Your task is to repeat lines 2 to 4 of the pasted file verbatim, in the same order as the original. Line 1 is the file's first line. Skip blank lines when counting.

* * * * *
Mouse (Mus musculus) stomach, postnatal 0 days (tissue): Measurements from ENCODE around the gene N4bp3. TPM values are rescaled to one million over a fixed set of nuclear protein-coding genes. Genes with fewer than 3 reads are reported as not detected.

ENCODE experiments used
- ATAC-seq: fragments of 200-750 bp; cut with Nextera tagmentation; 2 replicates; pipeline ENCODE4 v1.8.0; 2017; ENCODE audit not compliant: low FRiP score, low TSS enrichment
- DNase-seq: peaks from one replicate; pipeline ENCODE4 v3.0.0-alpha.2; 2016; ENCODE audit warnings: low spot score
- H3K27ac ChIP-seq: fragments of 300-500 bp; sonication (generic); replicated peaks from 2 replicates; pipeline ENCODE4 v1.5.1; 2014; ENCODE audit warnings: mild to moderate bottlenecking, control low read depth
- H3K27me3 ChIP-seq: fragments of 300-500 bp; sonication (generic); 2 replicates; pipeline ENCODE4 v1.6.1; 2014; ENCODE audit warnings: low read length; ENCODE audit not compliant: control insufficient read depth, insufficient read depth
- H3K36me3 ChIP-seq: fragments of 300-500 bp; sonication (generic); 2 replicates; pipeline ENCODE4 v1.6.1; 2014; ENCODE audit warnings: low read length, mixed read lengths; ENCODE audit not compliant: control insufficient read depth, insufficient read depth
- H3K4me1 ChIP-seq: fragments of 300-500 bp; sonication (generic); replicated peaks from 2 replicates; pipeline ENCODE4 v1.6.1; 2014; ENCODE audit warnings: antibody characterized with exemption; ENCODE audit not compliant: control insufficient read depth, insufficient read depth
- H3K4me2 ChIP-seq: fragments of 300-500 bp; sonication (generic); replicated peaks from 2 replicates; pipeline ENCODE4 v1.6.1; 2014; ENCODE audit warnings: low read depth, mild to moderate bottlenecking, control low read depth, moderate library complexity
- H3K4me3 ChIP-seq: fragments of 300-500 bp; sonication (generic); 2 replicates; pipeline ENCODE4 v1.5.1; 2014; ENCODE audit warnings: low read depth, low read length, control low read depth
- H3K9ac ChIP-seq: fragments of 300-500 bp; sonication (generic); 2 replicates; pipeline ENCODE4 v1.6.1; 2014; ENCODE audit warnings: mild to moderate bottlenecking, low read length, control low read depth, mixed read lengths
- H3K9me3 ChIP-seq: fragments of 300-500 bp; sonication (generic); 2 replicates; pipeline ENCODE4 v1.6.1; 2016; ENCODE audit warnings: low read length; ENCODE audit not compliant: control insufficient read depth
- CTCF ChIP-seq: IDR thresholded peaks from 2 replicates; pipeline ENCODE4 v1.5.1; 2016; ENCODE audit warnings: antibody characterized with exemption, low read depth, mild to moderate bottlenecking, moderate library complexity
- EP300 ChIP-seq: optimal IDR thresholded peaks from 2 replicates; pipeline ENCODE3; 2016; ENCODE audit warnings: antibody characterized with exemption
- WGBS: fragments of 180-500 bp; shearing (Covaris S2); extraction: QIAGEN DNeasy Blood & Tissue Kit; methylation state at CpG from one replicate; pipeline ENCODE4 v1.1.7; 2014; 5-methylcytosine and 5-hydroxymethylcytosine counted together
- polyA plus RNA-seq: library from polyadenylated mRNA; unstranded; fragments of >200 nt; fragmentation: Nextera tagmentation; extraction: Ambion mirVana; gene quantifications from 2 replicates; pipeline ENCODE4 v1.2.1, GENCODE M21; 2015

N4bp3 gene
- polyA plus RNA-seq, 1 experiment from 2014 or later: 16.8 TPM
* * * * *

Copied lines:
ENCODE experiments used
- ATAC-seq: fragments of 200-750 bp; cut with Nextera tagmentation; 2 replicates; pipeline ENCODE4 v1.8.0; 2017; ENCODE audit not compliant: low FRiP score, low TSS enrichment
- DNase-seq: peaks from one replicate; pipeline ENCODE4 v3.0.0-alpha.2; 2016; ENCODE audit warnings: low spot score